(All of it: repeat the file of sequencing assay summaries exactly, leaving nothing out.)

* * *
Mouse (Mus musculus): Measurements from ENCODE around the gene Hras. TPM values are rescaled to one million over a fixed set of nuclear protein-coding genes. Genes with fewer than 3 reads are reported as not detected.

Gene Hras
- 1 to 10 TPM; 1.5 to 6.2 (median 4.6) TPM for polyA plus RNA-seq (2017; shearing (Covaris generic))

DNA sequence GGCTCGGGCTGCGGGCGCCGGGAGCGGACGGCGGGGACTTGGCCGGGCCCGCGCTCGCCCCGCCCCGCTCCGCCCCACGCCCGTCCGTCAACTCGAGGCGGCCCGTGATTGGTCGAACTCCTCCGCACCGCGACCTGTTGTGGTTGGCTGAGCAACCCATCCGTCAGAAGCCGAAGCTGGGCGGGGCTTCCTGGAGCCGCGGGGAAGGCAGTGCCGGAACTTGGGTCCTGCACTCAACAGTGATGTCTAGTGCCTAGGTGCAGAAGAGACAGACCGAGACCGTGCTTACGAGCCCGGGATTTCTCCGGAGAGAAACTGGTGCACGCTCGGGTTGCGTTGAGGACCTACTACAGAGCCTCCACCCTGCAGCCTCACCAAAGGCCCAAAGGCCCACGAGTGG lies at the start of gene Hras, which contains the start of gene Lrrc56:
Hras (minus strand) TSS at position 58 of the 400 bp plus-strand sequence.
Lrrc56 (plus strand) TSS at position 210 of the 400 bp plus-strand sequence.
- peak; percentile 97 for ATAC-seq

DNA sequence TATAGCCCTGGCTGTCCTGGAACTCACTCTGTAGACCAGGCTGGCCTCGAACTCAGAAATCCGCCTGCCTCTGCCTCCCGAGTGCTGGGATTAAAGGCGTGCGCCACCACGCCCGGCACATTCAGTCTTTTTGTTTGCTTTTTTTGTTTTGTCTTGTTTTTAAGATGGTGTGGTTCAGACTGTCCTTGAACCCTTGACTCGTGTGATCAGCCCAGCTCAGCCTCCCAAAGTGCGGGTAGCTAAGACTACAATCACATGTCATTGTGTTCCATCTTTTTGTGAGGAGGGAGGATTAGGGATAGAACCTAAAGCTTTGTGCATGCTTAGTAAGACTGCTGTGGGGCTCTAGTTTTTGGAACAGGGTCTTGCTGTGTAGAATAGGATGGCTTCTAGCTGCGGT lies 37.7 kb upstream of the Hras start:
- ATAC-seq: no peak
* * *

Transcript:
Mouse (Mus musculus): Measurements from ENCODE around the gene Hras. TPM values are rescaled to one million over a fixed set of nuclear protein-coding genes. Genes with fewer than 3 reads are reported as not detected.

Gene Hras
- 1 to 10 TPM; 1.5 to 6.2 (median 4.6) TPM for polyA plus RNA-seq (2017; shearing (Covaris generic))

DNA sequence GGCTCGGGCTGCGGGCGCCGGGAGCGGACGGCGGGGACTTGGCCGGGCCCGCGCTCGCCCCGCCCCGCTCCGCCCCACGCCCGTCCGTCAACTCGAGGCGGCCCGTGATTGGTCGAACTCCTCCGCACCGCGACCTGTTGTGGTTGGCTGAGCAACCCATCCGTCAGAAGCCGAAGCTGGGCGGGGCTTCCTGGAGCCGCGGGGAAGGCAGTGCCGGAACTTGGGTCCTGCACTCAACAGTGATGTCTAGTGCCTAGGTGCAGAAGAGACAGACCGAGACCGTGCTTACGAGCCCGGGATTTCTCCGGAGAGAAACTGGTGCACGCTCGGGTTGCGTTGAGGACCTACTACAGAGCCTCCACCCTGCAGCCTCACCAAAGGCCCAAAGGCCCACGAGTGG lies at the start of gene Hras, which contains the start of gene Lrrc56:
Hras (minus strand) TSS at position 58 of the 400 bp plus-strand sequence.
Lrrc56 (plus strand) TSS at position 210 of the 400 bp plus-strand sequence.
- peak; percentile 97 for ATAC-seq

DNA sequence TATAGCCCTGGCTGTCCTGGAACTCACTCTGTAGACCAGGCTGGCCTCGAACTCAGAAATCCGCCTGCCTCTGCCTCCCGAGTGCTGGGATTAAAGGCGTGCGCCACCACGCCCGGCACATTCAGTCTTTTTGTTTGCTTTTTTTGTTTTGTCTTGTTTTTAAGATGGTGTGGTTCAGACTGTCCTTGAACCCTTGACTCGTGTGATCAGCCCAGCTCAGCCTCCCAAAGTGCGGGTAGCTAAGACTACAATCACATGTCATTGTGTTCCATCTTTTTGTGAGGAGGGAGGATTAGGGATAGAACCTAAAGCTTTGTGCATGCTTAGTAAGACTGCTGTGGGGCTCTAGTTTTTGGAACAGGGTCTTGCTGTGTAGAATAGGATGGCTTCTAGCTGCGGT lies 37.7 kb upstream of the Hras start:
- ATAC-seq: no peak